The Indian stock market has always rewarded high-growth stocks, that is, all those exciting stocks that offer splendid growth in revenues and profits. The market was led by IT, FMCG and pharma stocks in the late 1990s, back when these sectors grew faster than others. The bull run of 2003-2007 was, on the other hand, dominated by a broad spectrum of stocks in infrastructure, capital goods, IT, banks and, again, pharma. Naturally, the sectors with the highest growth rates were rewarded with the highest CAGR returns.
Now, even if we take a longer time horizon of 10 years, stocks with higher growth were rewarded the most, and those with volatile earnings or low earnings growth were punished by the market. A classic example is Hindustan Unilever, which was a market favourite in the 1990s. Revenue and profit growth flattened in the decade that followed and HUL went on to earn the epithet of ‘one of the worst performing FMCG stocks’ not only in India but globally. It was only after growth returned that HUL’s stock rose from that nadir to new highs. The lesson remains the same: our markets reward growth stocks.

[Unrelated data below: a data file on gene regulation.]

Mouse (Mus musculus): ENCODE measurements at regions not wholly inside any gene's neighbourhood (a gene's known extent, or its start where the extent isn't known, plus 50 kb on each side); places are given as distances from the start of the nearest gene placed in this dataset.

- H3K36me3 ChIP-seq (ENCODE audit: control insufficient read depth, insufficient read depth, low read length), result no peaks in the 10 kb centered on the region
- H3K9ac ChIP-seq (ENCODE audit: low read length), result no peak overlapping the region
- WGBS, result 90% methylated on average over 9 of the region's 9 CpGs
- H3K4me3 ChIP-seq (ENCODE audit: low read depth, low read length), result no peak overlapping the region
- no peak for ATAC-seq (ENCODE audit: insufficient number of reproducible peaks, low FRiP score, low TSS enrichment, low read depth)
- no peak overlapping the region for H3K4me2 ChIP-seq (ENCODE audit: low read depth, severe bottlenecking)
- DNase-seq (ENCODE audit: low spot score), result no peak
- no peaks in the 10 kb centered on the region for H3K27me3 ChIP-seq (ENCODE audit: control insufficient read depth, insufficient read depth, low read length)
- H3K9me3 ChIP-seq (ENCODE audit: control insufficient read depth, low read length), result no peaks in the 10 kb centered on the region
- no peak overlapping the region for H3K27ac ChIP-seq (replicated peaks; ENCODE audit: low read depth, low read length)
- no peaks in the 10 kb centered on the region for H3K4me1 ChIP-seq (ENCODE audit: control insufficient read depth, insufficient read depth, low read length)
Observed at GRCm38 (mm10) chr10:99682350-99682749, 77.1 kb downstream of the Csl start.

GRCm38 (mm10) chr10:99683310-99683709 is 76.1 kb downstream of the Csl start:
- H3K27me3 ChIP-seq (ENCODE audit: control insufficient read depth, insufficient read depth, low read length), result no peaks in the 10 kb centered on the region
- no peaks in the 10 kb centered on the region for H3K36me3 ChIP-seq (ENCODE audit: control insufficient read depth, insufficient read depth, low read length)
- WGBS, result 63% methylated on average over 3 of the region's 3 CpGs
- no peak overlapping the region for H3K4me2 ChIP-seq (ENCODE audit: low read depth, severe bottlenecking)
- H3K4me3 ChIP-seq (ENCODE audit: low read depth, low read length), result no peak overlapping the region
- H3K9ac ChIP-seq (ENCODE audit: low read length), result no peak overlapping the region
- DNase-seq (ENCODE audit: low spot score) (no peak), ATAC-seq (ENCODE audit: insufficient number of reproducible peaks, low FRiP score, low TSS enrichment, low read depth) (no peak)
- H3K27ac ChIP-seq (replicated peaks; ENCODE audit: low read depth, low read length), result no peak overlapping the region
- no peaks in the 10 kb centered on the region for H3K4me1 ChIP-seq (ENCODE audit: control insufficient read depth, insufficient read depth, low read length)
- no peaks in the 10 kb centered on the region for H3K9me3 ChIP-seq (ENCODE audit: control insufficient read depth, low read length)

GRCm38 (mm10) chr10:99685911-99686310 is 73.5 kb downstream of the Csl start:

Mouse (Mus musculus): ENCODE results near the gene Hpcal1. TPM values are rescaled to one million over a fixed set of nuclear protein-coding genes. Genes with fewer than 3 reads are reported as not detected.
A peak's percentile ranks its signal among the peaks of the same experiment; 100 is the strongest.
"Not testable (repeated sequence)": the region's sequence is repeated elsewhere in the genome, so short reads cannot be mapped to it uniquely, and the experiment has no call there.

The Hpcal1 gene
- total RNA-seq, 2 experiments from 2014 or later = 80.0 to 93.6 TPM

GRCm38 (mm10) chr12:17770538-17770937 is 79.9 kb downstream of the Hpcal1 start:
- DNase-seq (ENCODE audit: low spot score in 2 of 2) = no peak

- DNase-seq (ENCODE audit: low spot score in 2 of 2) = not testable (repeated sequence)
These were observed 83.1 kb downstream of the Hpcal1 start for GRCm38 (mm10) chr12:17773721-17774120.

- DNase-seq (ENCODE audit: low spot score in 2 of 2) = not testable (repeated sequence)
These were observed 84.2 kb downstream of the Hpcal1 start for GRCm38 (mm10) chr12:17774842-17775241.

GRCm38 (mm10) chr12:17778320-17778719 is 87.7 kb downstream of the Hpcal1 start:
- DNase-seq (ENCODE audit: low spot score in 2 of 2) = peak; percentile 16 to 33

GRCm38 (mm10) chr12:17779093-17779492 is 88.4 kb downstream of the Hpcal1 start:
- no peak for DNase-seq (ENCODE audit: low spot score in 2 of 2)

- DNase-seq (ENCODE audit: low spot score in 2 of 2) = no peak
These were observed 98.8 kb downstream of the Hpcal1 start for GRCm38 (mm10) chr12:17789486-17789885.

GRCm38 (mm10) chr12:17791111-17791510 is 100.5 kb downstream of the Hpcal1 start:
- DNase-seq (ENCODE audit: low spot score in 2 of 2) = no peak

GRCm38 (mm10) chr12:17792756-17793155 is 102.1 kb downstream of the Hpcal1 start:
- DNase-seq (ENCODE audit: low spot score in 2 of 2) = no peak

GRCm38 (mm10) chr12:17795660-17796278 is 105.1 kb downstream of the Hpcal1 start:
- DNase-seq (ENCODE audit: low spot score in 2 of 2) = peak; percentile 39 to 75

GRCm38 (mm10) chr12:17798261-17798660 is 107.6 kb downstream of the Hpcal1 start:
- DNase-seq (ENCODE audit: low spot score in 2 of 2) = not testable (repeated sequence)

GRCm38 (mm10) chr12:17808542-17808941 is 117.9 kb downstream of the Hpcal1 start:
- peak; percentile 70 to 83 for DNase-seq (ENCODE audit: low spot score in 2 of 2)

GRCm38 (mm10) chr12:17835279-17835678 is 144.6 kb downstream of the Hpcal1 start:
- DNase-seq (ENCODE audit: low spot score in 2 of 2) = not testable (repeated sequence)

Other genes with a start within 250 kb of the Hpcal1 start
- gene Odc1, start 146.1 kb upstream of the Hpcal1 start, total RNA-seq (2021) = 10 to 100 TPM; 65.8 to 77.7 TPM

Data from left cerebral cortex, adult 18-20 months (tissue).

Seasoned investment professionals will advocate buying high-growth, good quality businesses run by efficient and professional managements with high standards of corporate governance at the right valuation. As Warren Buffett once said: “It’s far better to buy a wonderful company at a fair price than a fair company at a wonderful price.” Sadly, the markets rarely offer such opportunities in real life.
What’s the next best option? Go for a high-quali